Following on from the first Lincolnshire Coast image, I’ve been thinking about what to do next with the idea.

Generally, I only two or three images around the same theme. This is because I quickly become bored with an idea and want to move on to something fresh. However, I enjoyed the method of playing with pouring and melting varnishes so much that I’ve now come to think that it could develop into a very interesting series. So here’s a look at how I’ve been developing a new printing plate…

Applying crackle paste

After cutting a new piece of mount board to the same size as the first, I began creating the image by using a plastic spreading tool to smear crackle paste onto the surface.

Pouring varnish

Poured varnish area in place

Once I had the basic shape of my textured marks in place, I quickly poured clear varnish around and through the crackle paste. I then left the varnish to settle a bit, to see where gravity might take it.

Cutting up an old dishcloth, ready for applying to the plate

As in the first printed image of this series, I wanted a different texture in some areas. To prepare, I cut up another old dishcloth and applied glue to the reverse of the cut shapes, ready for sticking.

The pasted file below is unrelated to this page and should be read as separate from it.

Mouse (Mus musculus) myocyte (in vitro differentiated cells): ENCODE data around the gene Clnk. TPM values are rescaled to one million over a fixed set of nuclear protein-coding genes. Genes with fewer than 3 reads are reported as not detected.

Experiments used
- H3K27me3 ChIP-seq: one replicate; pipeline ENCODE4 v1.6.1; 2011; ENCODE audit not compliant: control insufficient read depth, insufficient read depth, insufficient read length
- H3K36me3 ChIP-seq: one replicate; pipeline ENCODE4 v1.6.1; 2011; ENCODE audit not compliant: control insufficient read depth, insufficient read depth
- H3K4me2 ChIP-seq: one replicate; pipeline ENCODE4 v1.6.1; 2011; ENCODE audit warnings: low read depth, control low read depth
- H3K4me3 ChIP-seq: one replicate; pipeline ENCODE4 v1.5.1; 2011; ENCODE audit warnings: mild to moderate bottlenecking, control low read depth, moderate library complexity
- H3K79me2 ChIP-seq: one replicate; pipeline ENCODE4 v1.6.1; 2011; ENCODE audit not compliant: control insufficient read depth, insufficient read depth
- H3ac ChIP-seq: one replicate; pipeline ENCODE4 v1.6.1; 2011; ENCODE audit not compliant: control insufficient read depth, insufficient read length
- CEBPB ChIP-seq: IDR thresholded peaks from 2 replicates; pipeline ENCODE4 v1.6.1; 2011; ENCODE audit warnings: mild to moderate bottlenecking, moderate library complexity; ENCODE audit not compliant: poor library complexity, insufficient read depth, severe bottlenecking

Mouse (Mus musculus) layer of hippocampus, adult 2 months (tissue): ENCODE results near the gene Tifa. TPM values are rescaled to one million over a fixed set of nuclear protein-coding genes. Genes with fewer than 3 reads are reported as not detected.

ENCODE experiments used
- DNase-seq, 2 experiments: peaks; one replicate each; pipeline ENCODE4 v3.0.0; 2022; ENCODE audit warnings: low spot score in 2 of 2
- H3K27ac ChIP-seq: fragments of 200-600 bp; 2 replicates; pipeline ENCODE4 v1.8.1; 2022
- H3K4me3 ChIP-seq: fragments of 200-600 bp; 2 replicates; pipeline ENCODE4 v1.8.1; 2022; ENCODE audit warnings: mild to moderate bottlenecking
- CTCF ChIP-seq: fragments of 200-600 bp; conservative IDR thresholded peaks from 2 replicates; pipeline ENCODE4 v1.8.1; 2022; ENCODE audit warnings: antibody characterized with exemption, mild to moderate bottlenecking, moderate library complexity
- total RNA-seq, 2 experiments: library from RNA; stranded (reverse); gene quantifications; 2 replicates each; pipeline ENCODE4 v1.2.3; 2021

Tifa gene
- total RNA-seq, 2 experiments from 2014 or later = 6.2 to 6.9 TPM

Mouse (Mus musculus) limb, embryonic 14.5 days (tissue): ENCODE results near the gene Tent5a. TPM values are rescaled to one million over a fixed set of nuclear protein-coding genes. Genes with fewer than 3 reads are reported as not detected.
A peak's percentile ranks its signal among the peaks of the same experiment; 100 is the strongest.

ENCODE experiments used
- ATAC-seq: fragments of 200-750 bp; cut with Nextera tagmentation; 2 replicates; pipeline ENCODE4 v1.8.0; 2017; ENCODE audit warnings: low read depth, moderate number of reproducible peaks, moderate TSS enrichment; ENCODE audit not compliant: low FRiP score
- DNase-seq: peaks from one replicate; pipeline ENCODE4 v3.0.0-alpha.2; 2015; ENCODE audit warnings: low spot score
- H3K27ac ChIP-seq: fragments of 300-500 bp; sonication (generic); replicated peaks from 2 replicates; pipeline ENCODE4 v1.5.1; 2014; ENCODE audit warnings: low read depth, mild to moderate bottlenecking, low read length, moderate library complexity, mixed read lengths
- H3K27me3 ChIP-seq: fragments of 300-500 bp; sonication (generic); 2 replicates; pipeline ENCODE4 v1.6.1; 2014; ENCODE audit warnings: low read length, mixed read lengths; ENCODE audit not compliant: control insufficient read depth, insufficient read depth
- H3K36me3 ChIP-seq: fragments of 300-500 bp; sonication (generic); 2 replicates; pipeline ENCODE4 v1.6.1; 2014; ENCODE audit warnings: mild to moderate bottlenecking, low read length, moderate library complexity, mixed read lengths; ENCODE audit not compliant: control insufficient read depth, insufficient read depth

Applying carborundum powder

As before, I dusted carborundum powder onto the wet varnish…

Using a hair dryer on varnish and carborundum

… and used the hot air from a hair dryer to force the mix to blister and crease.

Carborundum powder and varnish

Here it is! The surface of the new plate, still wet. You can see the edges of the cloth I cut earlier at top left. Also, the dark carborundum powder has started to separate and coagulate. A couple of days are now needed for the plate to completely dry and harden. Once dry, it will be ready to take along to print at The Ropewalk.

I’ll show the prints from this plate in a future post.


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